There are a lot of famous Philosophers in the world. You’ve got Marcus Aurelius, Plato, Socrates, but everybody already knows about those guys. They’re old news. What you want is something new. Although I guess this guys “old news” too considering he was around during those guys time as well. But he’s from a little bit further east and his name is Zhuangzi.
Zhuangzi was a Chinese philosopher that lived anywhere between 369-286 B.C.E. But get this. Zhuangzi is actually also the title of the text that was credited to him. Nice and easy to remember.
The Zhuanzi was written somewhere between the fourth to second century B.C.E by Zhuangzi himself and his followers. Zhuangzi was a daoist philosopher and therefore cared a lot about living a good and peaceful in world full of chaos. And to stay away from politics. In one of his pieces of writing he says that he would rather wag his tale in the mud like a tortoise than get involved in someone else’s political affairs. Wiser words were never spoken!
The Zhuangzi has a lot of other wise sayings and stories as well. One that I find very interesting is Chapter 3, “The Secret of Caring For Life”, where he makes this statement right at the beginning,
Your life has a limit, but knowledge has none. If you use what is limited to pursue what has no limit, you will be in danger… If you do good, stay away from fame. If you do evil, stay away from punishments.”
The passage goes on and talks about Cook Ding and how he used to size up an ox by looking it over and deciding how best to cut it. He goes on to say that he gave up doing so and just decided to let the “spirit” guide him on the cutting and it normally works out. It also talks about how he uses is knife in a specific way when cutting up the ox. The blade is thin so he can slide it between the joints and easily slice it up that way, and it helps preserve is knife like knew because he not putting undo strain on it.
This chapter has some really good stuff in it and kind of speaks to the saying “work smarter, not harder”. And it really is a relevant philosophy for our time right now. We live in the days of “push” and “be better” and “do more”, but this idea contradicts that completely. You’ve only got one, relatively short life to live, and Zhuangzi is saying that you should cherish it with things that matter, not things that don’t. That doesn’t mean don’t do anything, but just don’t do anything that’s unnecessary.
However, not all things in the Zhuangzi are so light hearted, per se…. we’re about to get a little Shakespearean here folks, so hang in there.
Chapter 18 starts with Zhuangzi talking to a skull that he found on his way to Chu. He asks it question after question about how it came to be skull. How did it die? What did it do? Then after going to sleep on the skull it appears to him in a dream. The skull tells him that he chatters on only the way a living person can and says that a King facing south in hi throne could not be happier. Zhuangzi questions it and asks if it would want to return if given the chance. The skull the replies with a chilling line,
Why would I throw away more happiness than that of a king on a throne and take on the troubles of a human being again?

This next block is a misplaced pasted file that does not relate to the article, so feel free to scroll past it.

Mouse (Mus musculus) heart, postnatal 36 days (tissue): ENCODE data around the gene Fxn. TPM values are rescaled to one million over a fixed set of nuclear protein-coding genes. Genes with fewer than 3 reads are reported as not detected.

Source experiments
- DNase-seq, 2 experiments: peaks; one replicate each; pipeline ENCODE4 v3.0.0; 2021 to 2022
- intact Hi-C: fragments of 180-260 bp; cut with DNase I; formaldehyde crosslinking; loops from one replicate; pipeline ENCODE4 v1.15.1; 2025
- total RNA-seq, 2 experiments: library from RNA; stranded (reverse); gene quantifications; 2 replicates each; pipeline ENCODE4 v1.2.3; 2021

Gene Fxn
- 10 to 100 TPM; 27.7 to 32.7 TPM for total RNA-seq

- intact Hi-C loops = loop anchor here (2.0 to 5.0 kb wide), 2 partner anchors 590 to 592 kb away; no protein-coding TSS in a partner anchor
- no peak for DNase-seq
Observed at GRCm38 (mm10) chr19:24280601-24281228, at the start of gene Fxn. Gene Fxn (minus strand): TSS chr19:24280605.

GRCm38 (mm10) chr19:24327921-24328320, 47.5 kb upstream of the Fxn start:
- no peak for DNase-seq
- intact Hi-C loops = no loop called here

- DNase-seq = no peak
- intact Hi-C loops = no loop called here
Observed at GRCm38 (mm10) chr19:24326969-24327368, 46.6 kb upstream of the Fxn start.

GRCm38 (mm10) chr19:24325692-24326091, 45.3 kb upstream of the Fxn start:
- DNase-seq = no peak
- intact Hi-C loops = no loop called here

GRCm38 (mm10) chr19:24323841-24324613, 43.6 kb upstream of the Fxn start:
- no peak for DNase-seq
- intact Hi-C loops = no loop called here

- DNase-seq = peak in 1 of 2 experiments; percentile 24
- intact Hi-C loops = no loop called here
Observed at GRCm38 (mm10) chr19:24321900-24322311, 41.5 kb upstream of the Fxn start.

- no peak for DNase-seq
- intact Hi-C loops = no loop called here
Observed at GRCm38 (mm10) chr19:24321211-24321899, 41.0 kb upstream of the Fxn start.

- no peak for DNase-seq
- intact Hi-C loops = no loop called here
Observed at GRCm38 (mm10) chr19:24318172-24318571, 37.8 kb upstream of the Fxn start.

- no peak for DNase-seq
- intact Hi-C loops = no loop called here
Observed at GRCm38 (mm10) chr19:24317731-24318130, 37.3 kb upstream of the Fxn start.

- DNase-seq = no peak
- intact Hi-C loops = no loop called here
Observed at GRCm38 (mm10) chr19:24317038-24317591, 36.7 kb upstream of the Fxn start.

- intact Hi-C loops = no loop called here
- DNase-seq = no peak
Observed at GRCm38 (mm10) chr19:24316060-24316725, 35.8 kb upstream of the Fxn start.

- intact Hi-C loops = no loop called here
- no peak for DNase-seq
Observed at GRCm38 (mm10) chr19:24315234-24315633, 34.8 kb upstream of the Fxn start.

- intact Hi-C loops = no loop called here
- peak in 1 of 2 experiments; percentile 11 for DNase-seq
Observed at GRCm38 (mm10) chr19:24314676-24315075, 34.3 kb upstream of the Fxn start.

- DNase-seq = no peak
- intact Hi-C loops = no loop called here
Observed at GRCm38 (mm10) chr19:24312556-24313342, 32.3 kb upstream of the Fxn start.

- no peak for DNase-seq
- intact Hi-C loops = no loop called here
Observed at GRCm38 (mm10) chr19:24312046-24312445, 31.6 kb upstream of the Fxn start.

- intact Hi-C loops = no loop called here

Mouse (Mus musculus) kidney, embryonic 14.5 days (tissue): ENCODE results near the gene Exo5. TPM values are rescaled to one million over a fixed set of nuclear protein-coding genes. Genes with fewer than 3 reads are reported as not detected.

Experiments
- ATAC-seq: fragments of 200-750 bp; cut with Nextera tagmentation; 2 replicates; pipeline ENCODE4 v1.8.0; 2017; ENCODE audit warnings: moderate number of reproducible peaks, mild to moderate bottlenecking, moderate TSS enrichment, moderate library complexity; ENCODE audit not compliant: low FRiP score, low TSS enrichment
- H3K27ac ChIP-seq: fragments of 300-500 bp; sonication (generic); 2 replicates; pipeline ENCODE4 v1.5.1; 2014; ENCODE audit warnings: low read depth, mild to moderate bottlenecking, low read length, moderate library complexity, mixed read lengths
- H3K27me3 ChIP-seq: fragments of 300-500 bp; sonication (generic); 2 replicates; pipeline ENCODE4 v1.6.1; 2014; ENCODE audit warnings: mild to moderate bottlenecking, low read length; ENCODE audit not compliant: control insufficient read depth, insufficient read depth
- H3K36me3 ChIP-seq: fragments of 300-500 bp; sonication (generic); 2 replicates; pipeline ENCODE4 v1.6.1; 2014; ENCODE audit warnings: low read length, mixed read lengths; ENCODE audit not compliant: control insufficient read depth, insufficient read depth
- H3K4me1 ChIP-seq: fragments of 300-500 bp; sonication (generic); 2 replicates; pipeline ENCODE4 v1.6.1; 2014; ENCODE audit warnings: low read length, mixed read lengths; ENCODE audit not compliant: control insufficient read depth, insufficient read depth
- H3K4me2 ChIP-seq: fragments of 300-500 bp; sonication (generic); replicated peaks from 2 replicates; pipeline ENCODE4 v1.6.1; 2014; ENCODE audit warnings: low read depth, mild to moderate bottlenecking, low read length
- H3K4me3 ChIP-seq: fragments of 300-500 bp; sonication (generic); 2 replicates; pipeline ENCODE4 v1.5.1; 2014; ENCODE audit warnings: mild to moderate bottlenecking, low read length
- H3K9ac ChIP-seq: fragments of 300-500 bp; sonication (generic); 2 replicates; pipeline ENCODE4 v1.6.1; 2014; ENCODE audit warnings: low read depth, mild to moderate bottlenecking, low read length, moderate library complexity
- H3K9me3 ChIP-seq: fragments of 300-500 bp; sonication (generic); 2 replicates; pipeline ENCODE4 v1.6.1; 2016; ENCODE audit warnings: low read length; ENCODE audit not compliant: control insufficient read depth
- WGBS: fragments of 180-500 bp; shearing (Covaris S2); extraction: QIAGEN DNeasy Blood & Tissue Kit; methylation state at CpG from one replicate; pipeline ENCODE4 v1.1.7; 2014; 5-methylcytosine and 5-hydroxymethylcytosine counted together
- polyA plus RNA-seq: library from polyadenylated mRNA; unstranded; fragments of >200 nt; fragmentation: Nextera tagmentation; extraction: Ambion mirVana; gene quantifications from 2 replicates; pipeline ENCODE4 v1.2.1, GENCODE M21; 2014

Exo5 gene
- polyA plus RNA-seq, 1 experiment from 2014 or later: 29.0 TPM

This one…. this one really got me because I for one am definitely afraid of dying. As are a lot of people. With no assurity of what comes after death, (unless you are religious, but even then…. you still don’t know for sure), death is quite a scary prospect for some people. But most of the time, that’s just the fear of the unknown. If we knew what would happen to us then it might not be so scary. And considering this skull sounds like it is at rest then I’m sure whatever it experienced could not have been bad. And it’s very profound, at least to me to think about it the skulls way. That death would be so peaceful and of course it wouldn’t want to return because well… life sucks sometimes. It’s full of problems that you don’t need to deal with when you’re dead.
Now I know that sounds a bit macabre and maybe not a great direction of thinking, but I think there could be a little bit of a different message this story is delivering as well. While the skull enjoys being dead and finds happiness in it, I think his whole diatribe is a little nudge-nudge at the reader. The skull says “You chatter like a rhetorician and all your words betray the entanglements of a living man.” and then follows it up by saying the dead have non of these entanglements and are so much happier. I think this could be a subtle hint at saying yes, you can be perfectly happy and at peace when you are dead, but you can also learn a good lesson from the dead by trying to be less bothered by humanly matters. Because in the end, it’s all not going to matter anyway.
There you have it. The Zhuangzi. It really is a special text of philosophy, spelling out each of it’s lessons with powerful stories, so you definitely can’t miss out on the meaning. And overall just a great philosophy to have to live a productive and more easy going kind of life. I think we can all do with being better people for society, but most importantly for ourselves. I hope you can go out and live life in a little more of a Zhuangzi kind of way.
Puchner, Martin, et al. “Zhuangzi.” The Norton Anthology of World Literature, W.W. Norton & Company, New York, 2018, pp. 1369–1397.